I love the hydrangeas that bloom here in late summer and early fall! Here’s how to make a really beautiful and simple hydrangea bowl arrangement.
I actually made this hydrangea bowl arrangement a couple of weeks ago and I’m just getting around the sharing it with you now. Currently, our hydrangeas have started to turn that lovely fall blush color and it’s just the nicest way to start the transition into fall. I’d love to plant more of this type of hydrangea, I’m just not sure where to put them! I thought I’d share this idea because you end up with an arrangement that’s just so simple but so elegant and it’s perfect if you have some of these hydrangeas growing in your yard and you want a fun way to display them. You can even do this with dried hydrangeas a little later in the season. Just leave the water out of the bottom of the bowl.
Tools and Supplies Needed for the Hydrangea Bowl Arrangement
- A decorative bowl – something in around the 9-10″ diameter range works pretty well (This bowl is similar-ish to mine)
- Pruning shears
- Floral tape
- A big, overgrown hydrangea shrub in need of a trim
So what are the twine and the pretty scissors for that you see in these pictures? Looks, that’s what. Ha! I thought they would look good in the photos and I was right. 🙂
How to Make a Hydrangea Bowl Arrangement
Start by cutting around six to ten hydrangeas, depending on how big your blooms are. Trim the stems so that they reach down about six inches below the bottom of the bloom, cutting on an angle.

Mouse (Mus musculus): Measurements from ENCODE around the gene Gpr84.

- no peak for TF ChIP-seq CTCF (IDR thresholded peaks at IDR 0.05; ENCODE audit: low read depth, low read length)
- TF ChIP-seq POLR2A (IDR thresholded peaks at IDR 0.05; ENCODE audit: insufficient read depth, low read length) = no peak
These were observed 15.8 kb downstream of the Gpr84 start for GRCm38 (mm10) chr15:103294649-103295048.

Pour about three inches of water in the bottom of your bowl.
Use your floral tape to make a grid pattern over the top of your bowl. Use about three or four lengths of tape going in each direction to create your grid. Note: Scotch tape can work really well for this in a pinch, as long as your bowl isn’t too delicate and you aren’t worried about leaving behind a bit of adhesive or possibly removing a bit of the finish from the outside of your bowl.
And then you just start plunking in your hydrangeas! It works well if you put your largest bloom right in the middle, then start filling in around it with the smaller ones. Don’t worry too much about being perfect, especially with these late-summer hydrangeas. The looser and more casual you go with it, the more charming your end result will be. If you’d like to add this type of hydrangea to your garden, read this post first to avoid the same mistakes I used to make: How to Plant a Panicle Hydrangea.
Do you have any hydrangeas growing in your garden that would work well for this type of arrangement? Do you have another favourite way to display them?
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Courtenay Hartford is the author of creeklinehouse.com, a blog based on her adventures renovating a 120-year-old farmhouse in rural Ontario, Canada. On her blog, Courtenay shares interior design tips based on her own farmhouse and her work as founder and stylist of the interior photography firm Art & Spaces. She also writes about her farmhouse garden, plant-based recipes, family travel, and homekeeping best practices. Courtenay is the author of the book The Cleaning Ninja and has been featured in numerous magazines including Country Sampler Farmhouse Style, Better Homes and Gardens, Parents Magazine, Real Simple, and Our Homes.